60-Second Science

Water May Be (Relatively) Plentiful in the Moon's Interior

A reanalysis of samples brought back from the moon makes researchers think the magma that gave rise to moon rocks may have contained water, and that water may still exist under the moon's surface. Karen Hopkin reports

When astronaut Alan Shepard took his first swing at a golf ball on the moon, he hit more dirt than ball. The dust he kicked up reinforced the idea that the moon is one big sand trap. But looks can be deceiving. Now, scientists reanalyzing lunar samples say that our satellite is at least a hundred times wetter than we thought. The results appear in the Proceedings of the National Academy of Sciences. [Francis McCubbin et al.,]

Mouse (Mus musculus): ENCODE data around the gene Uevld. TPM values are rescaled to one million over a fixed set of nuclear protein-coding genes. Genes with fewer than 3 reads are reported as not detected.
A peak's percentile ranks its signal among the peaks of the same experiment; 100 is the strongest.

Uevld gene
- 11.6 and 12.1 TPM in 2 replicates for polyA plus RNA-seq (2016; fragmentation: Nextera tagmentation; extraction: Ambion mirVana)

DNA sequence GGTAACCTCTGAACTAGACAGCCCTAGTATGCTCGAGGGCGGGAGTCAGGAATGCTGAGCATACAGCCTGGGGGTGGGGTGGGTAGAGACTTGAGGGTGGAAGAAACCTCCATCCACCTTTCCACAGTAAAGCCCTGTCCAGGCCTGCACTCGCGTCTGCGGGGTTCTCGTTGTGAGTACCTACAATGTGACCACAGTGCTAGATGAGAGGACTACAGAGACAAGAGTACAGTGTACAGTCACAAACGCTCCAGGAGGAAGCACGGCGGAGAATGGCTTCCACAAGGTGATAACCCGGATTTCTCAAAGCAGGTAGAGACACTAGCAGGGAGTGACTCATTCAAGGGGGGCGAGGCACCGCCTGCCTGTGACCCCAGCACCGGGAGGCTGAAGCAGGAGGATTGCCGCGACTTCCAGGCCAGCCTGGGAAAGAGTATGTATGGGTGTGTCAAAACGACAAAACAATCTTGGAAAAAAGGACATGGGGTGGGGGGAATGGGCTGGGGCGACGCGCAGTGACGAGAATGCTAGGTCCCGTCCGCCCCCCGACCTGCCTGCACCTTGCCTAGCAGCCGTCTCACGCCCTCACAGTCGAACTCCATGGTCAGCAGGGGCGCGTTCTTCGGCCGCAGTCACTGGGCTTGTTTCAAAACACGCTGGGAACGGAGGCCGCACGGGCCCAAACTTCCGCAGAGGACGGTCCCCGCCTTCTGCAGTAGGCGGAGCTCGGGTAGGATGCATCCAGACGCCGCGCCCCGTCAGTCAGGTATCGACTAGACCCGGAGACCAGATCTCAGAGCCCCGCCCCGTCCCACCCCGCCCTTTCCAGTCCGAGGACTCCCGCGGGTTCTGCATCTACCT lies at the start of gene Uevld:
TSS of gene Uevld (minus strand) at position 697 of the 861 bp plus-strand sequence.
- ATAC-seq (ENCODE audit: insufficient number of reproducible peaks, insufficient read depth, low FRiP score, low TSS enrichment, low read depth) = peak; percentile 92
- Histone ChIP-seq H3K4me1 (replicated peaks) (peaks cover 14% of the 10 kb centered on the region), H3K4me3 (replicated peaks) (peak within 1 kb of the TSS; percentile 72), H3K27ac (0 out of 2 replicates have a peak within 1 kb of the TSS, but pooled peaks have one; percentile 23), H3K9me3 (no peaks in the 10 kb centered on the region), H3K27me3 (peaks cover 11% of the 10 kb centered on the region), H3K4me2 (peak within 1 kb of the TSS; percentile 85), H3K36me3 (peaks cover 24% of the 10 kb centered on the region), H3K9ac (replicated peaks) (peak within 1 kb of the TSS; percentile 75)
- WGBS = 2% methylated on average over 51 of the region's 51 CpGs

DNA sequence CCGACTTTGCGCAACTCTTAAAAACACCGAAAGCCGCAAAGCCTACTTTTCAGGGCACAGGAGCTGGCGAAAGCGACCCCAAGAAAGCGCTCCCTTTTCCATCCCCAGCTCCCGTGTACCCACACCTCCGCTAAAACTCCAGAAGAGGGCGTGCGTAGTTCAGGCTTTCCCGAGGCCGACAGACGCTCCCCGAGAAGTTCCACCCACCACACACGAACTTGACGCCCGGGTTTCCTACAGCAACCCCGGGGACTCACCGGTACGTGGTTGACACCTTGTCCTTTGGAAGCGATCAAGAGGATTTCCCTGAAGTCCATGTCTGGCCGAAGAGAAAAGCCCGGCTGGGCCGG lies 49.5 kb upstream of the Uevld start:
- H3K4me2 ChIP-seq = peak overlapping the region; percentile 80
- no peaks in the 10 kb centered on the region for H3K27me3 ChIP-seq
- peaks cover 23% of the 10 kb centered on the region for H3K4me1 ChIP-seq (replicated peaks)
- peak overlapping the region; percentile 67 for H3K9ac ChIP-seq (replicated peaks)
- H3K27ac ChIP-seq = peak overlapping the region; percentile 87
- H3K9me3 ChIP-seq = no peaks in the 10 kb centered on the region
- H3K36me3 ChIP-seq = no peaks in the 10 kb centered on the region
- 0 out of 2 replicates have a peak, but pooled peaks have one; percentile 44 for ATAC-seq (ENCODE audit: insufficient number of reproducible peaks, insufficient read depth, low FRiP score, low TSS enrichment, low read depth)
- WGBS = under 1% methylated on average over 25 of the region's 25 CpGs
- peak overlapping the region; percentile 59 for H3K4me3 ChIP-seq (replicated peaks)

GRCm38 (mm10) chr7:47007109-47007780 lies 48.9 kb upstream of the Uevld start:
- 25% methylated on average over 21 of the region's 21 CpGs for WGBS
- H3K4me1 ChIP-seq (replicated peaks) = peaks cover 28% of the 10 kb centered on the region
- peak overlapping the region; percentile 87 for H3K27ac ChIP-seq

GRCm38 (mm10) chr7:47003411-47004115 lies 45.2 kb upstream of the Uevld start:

Astronauts manning the Apollo missions brought home plenty of moon rocks. And in 40 years of looking at those samples, no one ever found a trace of water. That could be because the collision that made the moon in the first place was so hot that volatile elements like hydrogen, a key component of H2O, largely burned away.

Now, using a technique that can identify elements present in just a few parts-per-billion, scientists have taken another look at three lunar samples, two from Apollo missions and one meteorite found in Africa. And they detected hydroxyl, the HO that’s left behind when a rock crystallizes from magma containing water.

The results suggest that water may be ubiquitous in the interior of the moon. Although there’s probably not enough to qualify as a water hazard.

—Karen Hopkin

[The above text is an exact transcript of this podcast.]

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